Finally, in a different context and conceiving translation in a broader sense–not only as an inter-lingual activity, but also an intersemiotic one–Moya[20] analyses the cinematographic adaptations of literary works. In particular, she looks at The Remains of the Day (Ishiguro), and its cinematographic version, which, according to her, suppresses the polyphony of voices of the novel. Distanced in time and in theme from the other articles, Butinyà’s work[21] analyses medieval translations, which, according to her, constitute a form of adaptation–more precisely, a vulgarization–rather than a translation in the strictest sense of the concept. In particular, she studies the medieval translation of Ovidi enamorat by Metge, a translation work that is considered by Butinyà as a turning point in the translation practices of the 14th century, and as an advancement towards modern conceptions of translation practices.

This volume presents several merits: first, the diversity with which it approaches the phenomenon of translation (from more external and sociological approaches to more internal-hermeneutic ones; from the point of view of texts to the point of view of subjects); secondly, it covers different geographical spaces and different paradigms, including the non-Eurocentric ones (a subject often neglected in the field of Translation Studies).

As well, the different articles offer not only what translation theorists or translators themselves have thought and written on translation, but also notes recognized “agents” outside the field, such as philosophers, semioticians or writers, whose thought has differed from traditional conceptions of translation and has served to highlight the discipline’s centrality to contemporary thought on language, culture and identity, as opposed to its conception as a purely linguistic process. In this sense, we can say that Traducción y di-ferencia completely abandons traditional comparative analyses of original and target text which emit evaluative judgments about translations, and conceives translation as a general form of rewriting that, as such, can involve a loss, but that can also improve the original, which is also in many ways “a mere draft” (Borges). Although this revision of key concepts is not new in Translation Studies, the present volume constitutes an important contribution to the Hispanic field of Translation Studies, where comparative and evaluative analyses are still presented.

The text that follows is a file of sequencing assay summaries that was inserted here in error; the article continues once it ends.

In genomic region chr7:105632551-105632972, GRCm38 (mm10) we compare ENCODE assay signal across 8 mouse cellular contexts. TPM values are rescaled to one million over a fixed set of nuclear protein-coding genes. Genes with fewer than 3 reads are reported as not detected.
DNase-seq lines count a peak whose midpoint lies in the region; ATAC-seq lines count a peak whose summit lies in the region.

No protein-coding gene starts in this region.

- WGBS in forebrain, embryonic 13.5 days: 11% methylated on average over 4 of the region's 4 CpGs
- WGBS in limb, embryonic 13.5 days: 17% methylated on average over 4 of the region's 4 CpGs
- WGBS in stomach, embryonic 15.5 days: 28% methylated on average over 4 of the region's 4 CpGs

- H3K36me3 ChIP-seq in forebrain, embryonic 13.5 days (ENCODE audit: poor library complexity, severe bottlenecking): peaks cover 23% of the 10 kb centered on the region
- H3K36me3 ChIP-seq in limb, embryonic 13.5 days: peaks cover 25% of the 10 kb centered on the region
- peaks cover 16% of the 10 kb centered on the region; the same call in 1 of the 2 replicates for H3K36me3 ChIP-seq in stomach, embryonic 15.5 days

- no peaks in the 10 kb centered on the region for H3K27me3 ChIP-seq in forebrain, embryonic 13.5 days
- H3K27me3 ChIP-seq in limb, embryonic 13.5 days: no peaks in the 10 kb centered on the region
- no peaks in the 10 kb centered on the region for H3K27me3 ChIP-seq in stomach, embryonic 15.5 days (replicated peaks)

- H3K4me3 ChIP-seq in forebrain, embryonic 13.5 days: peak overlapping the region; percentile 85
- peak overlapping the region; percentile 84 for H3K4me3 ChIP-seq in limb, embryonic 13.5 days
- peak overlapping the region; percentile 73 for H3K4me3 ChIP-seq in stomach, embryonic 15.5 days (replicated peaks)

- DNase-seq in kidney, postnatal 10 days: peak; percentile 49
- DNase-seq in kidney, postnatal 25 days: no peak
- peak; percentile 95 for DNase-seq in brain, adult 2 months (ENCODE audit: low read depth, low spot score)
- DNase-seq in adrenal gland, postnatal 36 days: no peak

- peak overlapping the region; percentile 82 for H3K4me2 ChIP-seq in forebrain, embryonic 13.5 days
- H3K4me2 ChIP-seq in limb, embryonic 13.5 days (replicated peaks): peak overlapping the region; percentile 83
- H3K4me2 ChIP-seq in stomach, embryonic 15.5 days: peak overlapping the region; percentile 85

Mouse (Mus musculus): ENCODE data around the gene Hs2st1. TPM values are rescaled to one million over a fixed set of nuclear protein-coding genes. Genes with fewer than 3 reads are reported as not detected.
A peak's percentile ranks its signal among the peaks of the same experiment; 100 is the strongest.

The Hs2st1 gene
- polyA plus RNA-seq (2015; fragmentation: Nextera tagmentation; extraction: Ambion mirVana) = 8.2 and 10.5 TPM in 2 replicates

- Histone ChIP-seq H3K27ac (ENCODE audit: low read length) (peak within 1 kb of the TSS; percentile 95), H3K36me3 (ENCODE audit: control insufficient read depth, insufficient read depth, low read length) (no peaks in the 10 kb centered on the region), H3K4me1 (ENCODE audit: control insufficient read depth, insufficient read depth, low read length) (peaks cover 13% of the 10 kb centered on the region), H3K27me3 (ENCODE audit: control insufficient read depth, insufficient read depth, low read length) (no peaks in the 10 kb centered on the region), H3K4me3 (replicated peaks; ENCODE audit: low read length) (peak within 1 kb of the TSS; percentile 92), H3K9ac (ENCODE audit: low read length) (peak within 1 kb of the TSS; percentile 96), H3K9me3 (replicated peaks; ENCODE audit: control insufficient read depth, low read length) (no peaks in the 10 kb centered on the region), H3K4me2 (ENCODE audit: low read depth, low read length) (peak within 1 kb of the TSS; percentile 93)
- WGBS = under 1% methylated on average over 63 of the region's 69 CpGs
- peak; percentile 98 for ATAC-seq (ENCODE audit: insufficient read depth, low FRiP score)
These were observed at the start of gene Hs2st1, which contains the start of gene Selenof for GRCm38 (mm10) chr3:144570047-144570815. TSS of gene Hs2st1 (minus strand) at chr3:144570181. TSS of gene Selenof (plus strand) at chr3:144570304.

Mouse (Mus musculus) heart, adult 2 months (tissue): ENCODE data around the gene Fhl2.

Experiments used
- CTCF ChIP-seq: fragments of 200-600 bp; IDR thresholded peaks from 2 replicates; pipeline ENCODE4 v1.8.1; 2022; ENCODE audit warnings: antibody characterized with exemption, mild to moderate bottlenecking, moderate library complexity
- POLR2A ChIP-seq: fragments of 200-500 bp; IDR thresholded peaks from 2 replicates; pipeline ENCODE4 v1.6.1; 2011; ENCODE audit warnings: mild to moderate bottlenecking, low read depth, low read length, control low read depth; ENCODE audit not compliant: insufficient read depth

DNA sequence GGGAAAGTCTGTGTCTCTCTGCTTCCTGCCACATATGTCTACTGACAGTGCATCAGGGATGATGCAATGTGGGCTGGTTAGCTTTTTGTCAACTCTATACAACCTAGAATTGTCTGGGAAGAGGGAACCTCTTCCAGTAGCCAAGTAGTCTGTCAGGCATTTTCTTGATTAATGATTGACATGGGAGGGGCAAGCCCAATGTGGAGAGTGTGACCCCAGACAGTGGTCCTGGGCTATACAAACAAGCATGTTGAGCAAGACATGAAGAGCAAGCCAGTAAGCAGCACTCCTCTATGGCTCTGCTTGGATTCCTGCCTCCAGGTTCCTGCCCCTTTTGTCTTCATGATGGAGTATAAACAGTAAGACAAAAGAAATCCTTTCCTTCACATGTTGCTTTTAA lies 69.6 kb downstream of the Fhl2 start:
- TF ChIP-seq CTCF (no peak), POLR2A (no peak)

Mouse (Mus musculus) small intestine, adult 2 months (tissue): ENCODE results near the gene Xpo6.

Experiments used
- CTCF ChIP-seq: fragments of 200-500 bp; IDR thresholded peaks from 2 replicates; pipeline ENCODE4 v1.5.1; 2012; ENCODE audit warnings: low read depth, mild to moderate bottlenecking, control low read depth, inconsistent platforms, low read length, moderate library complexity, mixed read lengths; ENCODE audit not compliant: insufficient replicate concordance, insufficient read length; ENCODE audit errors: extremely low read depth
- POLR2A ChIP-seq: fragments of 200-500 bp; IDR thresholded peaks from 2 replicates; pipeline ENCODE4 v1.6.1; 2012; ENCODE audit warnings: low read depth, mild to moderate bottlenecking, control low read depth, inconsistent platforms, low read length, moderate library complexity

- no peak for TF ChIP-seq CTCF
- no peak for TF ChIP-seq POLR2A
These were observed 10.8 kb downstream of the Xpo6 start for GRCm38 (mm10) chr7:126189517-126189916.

In spite of the multiciplicity of approaches and points of view presented in this volume, it is unfortunate that the concept of literary translation remains reduced to fiction. As in most publications in Translation Studies, works of knowledge are not studied or mentioned here. Perhaps another shortcoming of this volume is that certain articles do not exactly fit within the general theme. It would have been more appropriate to expand on some excellent articles that this book contains, instead of artificially introducing so many. Lastly, the number of typos detracts somewhat from the otherwise professional nature of the work.